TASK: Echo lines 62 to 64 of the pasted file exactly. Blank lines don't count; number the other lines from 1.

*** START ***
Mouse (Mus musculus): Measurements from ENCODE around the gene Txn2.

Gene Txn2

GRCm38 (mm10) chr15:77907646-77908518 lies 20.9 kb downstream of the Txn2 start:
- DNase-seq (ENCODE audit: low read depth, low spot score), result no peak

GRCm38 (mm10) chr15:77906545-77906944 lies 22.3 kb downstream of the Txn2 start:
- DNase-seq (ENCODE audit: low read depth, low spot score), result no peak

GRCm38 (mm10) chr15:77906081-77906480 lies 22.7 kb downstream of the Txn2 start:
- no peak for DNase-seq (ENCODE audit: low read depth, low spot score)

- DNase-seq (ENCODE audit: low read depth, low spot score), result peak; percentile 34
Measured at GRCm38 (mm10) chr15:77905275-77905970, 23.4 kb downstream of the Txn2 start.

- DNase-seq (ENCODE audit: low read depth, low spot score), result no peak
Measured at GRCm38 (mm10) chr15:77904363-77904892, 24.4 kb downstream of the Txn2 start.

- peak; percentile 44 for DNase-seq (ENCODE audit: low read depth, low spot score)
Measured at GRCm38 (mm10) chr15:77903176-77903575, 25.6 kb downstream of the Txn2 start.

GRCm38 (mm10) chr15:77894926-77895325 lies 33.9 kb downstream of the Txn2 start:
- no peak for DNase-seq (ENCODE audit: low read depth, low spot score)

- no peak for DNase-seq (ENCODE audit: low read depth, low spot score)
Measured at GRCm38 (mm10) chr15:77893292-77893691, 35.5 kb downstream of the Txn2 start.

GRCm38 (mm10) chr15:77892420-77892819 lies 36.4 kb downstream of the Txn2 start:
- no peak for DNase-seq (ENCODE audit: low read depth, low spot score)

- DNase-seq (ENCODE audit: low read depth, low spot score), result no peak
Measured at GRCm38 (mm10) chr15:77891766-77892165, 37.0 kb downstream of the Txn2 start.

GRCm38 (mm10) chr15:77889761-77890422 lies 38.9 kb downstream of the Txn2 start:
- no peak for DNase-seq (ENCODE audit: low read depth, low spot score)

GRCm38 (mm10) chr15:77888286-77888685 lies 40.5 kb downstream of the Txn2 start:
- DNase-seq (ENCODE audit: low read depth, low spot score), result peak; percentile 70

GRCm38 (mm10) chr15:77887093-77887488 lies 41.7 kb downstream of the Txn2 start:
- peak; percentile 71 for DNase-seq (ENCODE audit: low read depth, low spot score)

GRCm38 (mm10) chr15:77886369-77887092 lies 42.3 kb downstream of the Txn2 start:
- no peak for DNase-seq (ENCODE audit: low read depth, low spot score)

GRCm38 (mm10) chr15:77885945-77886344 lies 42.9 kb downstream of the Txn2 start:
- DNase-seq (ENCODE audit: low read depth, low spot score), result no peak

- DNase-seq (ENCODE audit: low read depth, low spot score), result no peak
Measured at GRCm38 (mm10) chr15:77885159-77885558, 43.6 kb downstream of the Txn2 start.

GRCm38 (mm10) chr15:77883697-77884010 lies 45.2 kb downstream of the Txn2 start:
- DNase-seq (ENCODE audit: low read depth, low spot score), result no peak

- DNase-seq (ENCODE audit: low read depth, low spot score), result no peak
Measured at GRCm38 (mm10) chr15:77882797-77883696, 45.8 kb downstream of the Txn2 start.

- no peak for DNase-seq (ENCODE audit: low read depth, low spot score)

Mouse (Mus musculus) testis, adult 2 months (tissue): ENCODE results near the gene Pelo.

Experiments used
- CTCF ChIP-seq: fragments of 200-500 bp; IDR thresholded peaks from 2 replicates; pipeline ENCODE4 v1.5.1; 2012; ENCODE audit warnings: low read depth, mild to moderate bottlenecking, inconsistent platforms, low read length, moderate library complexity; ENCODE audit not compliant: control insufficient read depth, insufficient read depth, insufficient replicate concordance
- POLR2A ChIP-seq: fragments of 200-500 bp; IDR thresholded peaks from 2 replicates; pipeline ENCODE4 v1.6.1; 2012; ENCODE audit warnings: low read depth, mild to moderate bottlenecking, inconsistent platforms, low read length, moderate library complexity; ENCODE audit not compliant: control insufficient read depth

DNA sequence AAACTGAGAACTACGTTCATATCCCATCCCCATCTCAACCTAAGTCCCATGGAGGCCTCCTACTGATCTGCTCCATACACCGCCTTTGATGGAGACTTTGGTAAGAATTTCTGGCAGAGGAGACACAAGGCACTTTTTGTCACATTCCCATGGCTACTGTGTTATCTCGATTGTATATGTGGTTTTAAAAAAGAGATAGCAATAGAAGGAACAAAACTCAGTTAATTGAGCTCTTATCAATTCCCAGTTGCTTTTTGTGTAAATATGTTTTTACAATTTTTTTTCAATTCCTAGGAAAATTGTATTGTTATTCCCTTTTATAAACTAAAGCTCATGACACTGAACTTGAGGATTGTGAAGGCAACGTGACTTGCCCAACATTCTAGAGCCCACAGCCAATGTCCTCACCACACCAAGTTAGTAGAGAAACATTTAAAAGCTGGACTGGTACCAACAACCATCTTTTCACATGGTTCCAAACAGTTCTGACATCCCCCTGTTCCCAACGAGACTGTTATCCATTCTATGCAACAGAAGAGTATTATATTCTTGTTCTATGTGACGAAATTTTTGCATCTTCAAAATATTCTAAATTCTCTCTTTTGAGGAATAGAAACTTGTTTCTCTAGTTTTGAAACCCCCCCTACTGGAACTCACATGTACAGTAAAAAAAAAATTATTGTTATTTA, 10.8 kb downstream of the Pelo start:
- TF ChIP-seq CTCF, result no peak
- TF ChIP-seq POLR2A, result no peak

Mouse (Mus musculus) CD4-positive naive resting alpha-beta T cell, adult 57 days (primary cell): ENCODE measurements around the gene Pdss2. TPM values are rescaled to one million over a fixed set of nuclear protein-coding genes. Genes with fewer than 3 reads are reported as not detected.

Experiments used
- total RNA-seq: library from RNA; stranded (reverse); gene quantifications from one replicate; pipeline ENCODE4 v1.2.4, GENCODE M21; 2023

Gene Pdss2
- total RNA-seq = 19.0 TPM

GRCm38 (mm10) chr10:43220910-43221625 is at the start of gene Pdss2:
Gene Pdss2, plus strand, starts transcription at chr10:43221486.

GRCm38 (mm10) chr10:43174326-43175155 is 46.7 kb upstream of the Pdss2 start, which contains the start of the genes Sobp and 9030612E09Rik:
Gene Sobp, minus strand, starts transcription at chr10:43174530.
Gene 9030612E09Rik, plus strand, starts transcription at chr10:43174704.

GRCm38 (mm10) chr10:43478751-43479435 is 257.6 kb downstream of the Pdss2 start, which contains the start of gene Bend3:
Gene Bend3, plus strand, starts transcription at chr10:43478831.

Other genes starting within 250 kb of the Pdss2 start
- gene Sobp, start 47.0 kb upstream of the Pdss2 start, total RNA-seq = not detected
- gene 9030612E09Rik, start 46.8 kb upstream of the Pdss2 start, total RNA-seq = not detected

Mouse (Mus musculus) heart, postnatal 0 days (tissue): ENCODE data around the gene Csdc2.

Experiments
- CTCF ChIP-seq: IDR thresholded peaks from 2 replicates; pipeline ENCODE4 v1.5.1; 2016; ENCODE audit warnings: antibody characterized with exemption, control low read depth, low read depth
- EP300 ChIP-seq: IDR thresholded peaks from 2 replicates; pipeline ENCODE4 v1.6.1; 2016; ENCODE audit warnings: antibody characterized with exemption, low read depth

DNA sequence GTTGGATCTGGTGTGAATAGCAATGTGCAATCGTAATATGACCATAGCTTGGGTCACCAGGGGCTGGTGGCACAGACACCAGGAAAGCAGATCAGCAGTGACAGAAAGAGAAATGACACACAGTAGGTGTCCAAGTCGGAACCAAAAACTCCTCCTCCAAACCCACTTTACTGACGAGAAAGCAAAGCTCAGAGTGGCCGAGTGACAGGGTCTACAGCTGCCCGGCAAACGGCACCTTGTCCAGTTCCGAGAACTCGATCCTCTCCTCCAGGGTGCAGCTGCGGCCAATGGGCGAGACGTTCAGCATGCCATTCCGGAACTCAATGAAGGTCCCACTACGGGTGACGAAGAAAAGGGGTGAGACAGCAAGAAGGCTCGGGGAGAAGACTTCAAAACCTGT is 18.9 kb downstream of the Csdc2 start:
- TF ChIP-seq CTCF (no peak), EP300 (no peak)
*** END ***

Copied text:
Mouse (Mus musculus) heart, postnatal 0 days (tissue): ENCODE data around the gene Csdc2.

Experiments
- CTCF ChIP-seq: IDR thresholded peaks from 2 replicates; pipeline ENCODE4 v1.5.1; 2016; ENCODE audit warnings: antibody characterized with exemption, control low read depth, low read depth